Level gaps and tiers in Warhammer’s PvP

Remember my design challenges?

The second in particular was thought to balance the four “tiers” of the level up process, so that the fights between the players could be always fair and balanced and so that all content in the game was always accessible, removing some “barriers”.

This was done by “auto-levelling” an higher character entering a lower level zone. By delevelling that character to the max cap (along the recruit system) it was possible to keep the fights in a zone always balanced, while keeping all the game world accessible and playable all the time. Giving the players an open choice about where they prefer to fight.

So, for example, a tier 4 character could go fight not only in the tier 4 zones corresponding to his level, but also de-rank to 1, 2 or 3 and go fight in those lower-level zones. Permeable barriers, permeable tiers.

The point of the design challenges was to offer some design solutions founded on my ideas and watch if Mythic ones, in the case they differs from mine, were going to be better or worse than what I proposed.

We have already something. From the grab bag:

Q: Will a character of Tier 1 be able to compete at all, even if poorly, against a character of Tier 4? Will multiple Tier 1 characters be able to take on and defeat a Tier 4 character?

A: This is a question with many potential implications, so don’t read any more into this than my exact words. Also, please remember that we are still a long way from launch, and that this may change.

Higher tier players who enter lower tier zones will not be able to attack or be attacked by lower tier players. However, if a lower tier player wants to enter a higher tier zone, all bets are off, and attacking/being attacked can happen.

The specific answer to your question is that Tier 1 players cannot win a one on one fight with a Tier 4 player. A pack of Tier 1 players will be able to cause harm to a Tier 4. We have not yet set an exact level of intended damage (and it will vary hugely depending on the player and the circumstances), so I cannot give you a specific answer.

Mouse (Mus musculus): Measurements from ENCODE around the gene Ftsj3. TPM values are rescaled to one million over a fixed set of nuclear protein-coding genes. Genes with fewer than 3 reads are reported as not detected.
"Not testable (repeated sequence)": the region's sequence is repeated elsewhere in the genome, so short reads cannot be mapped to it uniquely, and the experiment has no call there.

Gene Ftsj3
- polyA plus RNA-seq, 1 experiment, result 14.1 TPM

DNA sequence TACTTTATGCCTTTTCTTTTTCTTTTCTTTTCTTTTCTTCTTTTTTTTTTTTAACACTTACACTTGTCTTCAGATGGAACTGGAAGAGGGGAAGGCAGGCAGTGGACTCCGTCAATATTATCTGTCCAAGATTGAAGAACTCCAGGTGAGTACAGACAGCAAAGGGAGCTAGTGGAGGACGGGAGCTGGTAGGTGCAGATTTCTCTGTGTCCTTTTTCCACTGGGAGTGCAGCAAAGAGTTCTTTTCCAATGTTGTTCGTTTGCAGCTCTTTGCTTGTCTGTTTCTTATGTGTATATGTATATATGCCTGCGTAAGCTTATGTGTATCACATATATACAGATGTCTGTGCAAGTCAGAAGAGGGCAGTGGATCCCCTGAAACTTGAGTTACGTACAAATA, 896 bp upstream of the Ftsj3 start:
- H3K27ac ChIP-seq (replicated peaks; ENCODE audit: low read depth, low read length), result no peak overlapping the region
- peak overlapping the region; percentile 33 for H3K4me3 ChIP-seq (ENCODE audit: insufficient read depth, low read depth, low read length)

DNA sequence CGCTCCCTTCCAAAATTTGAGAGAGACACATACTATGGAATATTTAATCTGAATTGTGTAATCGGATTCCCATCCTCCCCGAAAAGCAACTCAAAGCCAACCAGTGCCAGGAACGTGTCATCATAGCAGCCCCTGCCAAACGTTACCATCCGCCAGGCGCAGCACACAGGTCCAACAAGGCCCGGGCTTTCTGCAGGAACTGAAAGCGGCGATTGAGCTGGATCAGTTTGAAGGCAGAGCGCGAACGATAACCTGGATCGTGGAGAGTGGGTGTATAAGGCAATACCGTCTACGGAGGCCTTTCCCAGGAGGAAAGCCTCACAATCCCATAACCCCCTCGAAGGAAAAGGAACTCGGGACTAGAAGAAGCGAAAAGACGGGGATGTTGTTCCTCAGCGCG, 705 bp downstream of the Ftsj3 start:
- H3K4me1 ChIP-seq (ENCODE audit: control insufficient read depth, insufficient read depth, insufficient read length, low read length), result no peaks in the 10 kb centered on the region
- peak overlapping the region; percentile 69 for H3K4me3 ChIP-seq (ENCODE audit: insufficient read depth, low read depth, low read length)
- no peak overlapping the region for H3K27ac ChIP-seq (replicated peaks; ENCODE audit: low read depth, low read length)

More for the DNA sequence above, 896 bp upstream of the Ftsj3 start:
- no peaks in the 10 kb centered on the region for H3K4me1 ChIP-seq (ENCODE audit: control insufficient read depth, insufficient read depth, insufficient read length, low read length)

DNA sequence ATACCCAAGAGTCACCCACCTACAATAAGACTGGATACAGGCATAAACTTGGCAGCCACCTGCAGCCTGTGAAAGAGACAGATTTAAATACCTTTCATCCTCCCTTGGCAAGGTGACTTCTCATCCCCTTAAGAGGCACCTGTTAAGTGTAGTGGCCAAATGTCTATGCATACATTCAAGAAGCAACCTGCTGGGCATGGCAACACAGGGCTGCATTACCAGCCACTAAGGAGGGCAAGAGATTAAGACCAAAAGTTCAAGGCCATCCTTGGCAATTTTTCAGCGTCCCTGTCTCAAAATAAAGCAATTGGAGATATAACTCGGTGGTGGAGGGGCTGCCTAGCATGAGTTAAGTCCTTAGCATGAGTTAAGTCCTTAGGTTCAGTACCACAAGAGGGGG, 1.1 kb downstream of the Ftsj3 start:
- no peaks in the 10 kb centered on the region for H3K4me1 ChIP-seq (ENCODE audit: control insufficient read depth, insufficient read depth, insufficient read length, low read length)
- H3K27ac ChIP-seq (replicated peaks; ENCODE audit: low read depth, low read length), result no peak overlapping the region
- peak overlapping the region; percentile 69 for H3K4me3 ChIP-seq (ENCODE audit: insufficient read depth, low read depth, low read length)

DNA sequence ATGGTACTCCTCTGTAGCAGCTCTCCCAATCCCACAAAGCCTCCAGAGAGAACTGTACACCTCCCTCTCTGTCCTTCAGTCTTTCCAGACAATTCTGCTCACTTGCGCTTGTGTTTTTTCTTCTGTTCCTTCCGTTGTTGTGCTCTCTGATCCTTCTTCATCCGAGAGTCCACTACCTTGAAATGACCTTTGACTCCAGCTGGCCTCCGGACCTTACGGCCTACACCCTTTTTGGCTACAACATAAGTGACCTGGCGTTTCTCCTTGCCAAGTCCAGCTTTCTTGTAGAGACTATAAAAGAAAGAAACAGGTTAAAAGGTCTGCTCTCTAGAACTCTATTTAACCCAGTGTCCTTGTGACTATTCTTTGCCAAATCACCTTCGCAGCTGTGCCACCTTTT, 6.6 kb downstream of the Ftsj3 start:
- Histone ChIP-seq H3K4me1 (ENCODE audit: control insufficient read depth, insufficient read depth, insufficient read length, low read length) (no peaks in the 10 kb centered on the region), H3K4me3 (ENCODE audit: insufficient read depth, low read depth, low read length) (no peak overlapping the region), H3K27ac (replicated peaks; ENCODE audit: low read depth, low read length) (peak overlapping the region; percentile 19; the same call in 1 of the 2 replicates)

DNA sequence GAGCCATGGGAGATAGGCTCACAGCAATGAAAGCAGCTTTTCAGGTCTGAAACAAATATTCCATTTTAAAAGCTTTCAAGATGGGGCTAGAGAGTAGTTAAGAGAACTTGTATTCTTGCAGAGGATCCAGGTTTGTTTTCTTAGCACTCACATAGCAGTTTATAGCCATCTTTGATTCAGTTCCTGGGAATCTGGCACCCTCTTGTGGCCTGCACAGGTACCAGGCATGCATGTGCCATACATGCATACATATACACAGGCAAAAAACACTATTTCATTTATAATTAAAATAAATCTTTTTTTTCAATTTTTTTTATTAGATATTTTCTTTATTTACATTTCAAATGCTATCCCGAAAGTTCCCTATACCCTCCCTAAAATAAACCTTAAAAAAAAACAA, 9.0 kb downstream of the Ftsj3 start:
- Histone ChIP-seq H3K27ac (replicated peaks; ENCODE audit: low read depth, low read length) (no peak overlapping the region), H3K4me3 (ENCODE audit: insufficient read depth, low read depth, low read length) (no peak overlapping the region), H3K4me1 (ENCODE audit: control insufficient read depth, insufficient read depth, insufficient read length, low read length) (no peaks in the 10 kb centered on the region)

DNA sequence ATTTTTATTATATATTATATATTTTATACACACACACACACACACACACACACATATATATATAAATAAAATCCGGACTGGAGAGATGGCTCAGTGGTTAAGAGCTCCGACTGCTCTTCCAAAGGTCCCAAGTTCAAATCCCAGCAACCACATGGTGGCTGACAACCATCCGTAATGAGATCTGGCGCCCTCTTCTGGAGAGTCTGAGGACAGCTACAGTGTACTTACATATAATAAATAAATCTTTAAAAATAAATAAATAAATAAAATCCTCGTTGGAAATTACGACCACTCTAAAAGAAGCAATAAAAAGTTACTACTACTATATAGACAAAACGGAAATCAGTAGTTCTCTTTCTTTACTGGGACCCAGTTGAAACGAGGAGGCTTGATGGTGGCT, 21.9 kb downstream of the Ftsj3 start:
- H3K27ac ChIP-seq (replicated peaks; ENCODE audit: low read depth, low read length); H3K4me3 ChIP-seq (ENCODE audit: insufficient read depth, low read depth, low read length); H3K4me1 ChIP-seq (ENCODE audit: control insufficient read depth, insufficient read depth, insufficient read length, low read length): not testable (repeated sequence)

See the part I underlined. Yeah, lame.

I’m already winning ;)

There’s more. In my first design challenge I analyzed a way to coherently lay down the structure of Warhammer’s PvP based on the parts that they already disclosed: skirmishes, battlefields, scenarios and campaign.

In my proposed structure the skirmishes and battlefield were exactly how Mythic defined them. A persistent zone, with a PvP territory. You enter this territory and you can fight. My proposal was to use the “instanced” scenarios as a cohesive, automated part of the overall structure.

Basically players go normally fight in a battlefield. These are persistent. As there are enough “x” players on a battlefield, an instanced scenario is triggered and spawned automatically and all players in the battlefield ported over. So it’s an automated system that instances itself as there are enough players. The more players, the more instances are spawned. Not enough players and only one persistent zone is active.

This had multiple purposes, but it was also an idea to balance the load and the number of players engaged in PvP.

Here’s instead Mythic’s way:

Jump into a Scenario and you’ll be automatically grouped via our lobby system for a balanced fight. Scenarios are instanced battles against two groups of equal strength.

Yeah, WoW.

You queue for a Scenario (WoW’s Battlegrounds) and an instance is then spawned on demand.